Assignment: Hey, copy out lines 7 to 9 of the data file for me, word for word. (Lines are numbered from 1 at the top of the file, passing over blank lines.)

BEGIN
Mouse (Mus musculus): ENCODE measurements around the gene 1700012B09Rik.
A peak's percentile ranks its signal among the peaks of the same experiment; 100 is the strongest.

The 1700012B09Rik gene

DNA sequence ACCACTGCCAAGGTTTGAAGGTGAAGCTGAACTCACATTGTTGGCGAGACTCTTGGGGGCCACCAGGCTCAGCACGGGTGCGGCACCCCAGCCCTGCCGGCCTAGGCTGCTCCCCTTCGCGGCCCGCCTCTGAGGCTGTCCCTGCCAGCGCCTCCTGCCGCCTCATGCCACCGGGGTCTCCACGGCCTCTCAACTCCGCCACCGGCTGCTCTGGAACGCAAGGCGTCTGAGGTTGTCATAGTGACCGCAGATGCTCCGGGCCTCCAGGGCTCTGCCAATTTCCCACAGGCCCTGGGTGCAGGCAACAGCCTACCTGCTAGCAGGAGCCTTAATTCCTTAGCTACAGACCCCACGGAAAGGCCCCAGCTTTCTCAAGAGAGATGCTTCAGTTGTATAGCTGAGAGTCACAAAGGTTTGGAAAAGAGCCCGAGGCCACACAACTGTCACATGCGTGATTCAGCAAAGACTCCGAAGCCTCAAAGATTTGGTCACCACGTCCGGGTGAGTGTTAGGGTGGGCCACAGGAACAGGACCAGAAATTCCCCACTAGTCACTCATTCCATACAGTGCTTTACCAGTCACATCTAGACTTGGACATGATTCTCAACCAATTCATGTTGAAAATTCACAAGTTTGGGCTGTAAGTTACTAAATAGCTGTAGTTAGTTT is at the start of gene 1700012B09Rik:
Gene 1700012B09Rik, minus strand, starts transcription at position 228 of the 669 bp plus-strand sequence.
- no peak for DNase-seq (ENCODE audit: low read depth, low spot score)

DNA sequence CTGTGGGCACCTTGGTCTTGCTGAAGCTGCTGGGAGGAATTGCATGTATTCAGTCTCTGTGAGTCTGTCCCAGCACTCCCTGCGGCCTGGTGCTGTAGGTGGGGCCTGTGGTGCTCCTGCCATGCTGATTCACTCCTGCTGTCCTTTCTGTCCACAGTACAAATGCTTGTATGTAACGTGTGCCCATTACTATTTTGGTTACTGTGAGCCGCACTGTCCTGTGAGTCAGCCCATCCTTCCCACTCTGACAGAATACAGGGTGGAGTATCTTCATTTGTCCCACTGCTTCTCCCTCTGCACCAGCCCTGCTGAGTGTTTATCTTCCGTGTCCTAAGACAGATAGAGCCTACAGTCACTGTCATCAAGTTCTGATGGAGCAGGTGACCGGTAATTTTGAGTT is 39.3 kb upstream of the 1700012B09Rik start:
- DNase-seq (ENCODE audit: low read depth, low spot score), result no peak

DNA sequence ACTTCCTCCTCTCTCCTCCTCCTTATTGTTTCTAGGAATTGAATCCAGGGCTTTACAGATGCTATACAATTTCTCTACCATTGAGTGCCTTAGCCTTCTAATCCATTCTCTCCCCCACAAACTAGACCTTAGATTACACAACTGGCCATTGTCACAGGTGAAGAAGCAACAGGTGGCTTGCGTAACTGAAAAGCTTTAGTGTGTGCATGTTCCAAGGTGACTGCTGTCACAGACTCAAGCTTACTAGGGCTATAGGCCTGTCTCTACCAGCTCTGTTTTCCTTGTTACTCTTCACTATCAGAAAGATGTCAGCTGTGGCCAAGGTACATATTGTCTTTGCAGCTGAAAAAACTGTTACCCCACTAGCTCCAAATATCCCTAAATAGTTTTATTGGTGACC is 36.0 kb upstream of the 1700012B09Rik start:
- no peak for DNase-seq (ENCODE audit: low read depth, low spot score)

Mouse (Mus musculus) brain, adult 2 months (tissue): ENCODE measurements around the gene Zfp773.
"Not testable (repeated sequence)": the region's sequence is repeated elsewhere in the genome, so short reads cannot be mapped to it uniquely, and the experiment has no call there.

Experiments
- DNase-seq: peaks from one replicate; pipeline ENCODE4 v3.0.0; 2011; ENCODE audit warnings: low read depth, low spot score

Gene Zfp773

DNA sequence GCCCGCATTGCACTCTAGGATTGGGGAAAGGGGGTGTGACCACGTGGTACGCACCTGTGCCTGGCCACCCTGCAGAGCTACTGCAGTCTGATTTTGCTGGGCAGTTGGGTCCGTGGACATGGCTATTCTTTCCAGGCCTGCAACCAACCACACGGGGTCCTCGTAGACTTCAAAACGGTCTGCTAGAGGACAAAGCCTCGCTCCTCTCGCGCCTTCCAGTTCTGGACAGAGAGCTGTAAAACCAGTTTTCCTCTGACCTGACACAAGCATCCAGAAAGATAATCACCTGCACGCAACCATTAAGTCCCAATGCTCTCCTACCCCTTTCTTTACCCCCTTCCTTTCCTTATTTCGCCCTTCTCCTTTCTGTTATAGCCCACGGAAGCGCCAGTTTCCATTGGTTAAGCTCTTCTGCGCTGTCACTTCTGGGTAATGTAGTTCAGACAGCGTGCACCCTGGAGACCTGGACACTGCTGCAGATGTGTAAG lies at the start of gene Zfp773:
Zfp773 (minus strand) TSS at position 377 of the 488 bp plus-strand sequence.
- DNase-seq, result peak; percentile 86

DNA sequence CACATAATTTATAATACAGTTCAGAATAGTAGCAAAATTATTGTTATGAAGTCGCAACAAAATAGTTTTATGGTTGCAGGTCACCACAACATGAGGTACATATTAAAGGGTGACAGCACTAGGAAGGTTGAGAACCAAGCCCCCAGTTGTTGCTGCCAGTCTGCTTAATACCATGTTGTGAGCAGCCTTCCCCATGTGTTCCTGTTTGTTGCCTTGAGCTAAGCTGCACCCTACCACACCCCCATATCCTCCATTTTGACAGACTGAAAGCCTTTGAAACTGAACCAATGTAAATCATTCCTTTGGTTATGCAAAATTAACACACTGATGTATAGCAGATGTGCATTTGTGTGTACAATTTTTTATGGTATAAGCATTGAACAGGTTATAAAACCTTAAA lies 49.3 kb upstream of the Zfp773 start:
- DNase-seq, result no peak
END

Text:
DNA sequence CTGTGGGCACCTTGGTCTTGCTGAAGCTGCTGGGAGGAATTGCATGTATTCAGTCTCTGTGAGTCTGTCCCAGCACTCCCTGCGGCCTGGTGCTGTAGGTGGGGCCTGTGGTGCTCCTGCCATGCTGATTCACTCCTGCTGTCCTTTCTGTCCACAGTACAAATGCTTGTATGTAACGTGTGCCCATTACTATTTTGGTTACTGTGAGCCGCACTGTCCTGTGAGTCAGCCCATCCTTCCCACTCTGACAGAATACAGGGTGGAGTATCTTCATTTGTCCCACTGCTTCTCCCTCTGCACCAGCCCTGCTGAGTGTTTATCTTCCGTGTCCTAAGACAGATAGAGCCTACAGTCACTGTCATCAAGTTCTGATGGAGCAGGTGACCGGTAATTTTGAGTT is 39.3 kb upstream of the 1700012B09Rik start:
- DNase-seq (ENCODE audit: low read depth, low spot score), result no peak

DNA sequence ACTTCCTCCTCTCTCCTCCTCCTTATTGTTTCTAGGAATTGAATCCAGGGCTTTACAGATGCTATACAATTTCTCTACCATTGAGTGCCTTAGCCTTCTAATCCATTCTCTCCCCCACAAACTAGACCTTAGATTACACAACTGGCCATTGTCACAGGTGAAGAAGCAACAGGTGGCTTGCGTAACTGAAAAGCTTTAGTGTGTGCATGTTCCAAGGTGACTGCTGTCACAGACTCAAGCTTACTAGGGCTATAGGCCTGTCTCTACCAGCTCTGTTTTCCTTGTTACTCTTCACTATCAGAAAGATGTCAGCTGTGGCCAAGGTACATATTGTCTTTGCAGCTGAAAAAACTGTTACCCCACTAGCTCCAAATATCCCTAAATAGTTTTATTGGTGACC is 36.0 kb upstream of the 1700012B09Rik start: